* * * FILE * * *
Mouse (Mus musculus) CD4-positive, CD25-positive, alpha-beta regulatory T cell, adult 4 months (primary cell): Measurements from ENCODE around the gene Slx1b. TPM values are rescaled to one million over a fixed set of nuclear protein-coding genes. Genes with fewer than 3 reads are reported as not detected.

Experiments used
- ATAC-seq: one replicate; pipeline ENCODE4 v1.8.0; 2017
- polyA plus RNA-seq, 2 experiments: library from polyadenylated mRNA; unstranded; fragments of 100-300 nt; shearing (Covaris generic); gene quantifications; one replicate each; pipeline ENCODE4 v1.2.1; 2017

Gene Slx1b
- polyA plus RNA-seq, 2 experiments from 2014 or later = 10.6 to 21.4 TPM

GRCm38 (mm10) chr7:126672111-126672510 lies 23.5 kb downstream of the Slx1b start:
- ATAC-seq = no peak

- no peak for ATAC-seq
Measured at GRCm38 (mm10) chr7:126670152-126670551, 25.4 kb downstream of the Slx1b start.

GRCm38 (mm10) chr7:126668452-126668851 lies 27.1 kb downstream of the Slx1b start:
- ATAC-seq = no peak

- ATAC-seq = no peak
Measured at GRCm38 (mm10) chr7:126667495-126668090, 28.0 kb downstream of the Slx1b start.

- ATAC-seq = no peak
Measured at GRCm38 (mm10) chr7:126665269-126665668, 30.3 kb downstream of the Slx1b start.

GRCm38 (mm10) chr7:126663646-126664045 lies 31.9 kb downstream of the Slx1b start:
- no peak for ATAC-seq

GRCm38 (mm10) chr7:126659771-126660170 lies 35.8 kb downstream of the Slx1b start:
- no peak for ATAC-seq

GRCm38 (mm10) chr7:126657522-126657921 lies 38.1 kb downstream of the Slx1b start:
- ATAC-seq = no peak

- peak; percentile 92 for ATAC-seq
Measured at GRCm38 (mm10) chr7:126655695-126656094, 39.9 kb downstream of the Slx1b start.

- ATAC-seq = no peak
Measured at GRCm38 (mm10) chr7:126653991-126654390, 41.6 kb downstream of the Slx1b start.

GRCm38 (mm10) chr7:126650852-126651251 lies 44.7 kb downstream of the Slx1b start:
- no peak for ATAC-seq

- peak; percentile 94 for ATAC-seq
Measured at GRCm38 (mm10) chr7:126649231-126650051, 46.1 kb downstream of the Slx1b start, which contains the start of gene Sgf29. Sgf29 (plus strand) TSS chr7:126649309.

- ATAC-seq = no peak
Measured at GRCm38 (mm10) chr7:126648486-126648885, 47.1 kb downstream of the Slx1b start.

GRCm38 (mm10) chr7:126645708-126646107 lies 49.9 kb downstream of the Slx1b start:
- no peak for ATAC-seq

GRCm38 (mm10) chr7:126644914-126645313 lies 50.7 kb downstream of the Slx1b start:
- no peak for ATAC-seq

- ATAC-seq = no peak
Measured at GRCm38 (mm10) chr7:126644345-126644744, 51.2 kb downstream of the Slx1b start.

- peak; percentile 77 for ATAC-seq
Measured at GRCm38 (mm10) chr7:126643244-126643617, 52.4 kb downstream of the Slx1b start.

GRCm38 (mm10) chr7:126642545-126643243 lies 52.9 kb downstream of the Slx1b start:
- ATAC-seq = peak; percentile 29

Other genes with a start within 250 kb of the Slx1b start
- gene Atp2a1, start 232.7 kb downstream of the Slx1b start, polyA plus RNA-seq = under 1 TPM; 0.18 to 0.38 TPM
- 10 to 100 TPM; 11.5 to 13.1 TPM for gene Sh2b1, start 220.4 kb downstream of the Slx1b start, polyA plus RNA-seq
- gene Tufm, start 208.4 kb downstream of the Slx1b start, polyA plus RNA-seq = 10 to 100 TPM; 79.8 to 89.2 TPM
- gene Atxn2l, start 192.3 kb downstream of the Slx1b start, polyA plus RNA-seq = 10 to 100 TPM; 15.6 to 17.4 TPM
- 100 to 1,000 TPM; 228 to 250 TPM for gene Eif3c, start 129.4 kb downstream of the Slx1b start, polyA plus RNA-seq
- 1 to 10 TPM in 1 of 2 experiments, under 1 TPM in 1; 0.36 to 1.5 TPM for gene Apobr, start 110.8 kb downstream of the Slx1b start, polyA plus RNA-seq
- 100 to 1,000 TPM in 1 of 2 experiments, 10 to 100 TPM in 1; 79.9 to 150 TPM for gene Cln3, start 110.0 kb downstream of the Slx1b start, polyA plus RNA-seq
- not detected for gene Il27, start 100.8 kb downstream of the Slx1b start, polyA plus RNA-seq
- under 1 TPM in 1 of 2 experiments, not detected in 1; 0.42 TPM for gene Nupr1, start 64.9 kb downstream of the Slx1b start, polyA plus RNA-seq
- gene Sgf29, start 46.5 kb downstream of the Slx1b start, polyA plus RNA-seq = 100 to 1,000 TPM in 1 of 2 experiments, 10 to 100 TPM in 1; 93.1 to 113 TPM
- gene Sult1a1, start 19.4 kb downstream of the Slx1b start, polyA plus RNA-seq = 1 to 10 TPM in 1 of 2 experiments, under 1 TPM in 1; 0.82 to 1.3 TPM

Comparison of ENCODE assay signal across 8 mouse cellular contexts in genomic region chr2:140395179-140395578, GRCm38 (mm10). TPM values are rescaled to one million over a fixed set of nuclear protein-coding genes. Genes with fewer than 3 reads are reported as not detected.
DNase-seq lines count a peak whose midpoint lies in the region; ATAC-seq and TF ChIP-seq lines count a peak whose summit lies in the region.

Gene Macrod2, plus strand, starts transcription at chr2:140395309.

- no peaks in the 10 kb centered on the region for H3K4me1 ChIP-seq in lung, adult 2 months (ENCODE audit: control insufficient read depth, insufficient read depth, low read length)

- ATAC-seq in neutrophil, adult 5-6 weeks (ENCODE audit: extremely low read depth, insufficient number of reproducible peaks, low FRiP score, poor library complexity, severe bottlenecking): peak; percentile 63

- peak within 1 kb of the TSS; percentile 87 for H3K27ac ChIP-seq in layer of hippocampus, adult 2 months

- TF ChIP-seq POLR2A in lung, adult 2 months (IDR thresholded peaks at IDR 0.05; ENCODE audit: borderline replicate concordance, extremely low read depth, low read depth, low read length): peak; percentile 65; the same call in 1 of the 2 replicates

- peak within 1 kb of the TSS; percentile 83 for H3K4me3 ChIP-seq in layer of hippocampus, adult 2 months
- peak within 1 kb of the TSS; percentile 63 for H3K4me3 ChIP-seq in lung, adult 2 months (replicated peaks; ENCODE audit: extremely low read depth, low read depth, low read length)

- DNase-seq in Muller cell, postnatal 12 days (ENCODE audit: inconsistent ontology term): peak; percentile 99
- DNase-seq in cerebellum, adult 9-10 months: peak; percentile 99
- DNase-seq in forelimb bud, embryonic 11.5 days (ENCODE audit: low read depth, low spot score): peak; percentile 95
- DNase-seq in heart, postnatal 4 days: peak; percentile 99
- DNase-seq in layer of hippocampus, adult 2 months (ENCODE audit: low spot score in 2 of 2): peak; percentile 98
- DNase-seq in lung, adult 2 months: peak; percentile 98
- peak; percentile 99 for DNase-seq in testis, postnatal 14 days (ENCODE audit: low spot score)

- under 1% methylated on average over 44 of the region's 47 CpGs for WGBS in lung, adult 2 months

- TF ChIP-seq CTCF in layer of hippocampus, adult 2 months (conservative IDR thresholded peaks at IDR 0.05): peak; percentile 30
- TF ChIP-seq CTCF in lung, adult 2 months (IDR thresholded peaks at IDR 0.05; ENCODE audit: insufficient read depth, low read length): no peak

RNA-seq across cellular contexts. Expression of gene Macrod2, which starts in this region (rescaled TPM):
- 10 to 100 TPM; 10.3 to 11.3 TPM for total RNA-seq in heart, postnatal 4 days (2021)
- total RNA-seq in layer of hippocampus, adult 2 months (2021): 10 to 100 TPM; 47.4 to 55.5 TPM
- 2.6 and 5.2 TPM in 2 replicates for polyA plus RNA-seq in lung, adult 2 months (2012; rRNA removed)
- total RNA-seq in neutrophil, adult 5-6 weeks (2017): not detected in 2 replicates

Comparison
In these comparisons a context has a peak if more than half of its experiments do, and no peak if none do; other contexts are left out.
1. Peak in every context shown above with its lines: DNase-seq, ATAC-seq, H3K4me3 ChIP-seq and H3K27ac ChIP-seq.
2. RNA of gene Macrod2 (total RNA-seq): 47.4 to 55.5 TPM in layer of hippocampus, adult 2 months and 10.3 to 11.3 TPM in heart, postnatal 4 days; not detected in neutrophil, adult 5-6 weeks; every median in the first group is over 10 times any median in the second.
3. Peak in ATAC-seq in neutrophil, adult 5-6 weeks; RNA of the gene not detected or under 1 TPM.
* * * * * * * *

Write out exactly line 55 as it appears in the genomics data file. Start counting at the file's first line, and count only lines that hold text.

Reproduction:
Comparison of ENCODE assay signal across 8 mouse cellular contexts in genomic region chr2:140395179-140395578, GRCm38 (mm10). TPM values are rescaled to one million over a fixed set of nuclear protein-coding genes. Genes with fewer than 3 reads are reported as not detected.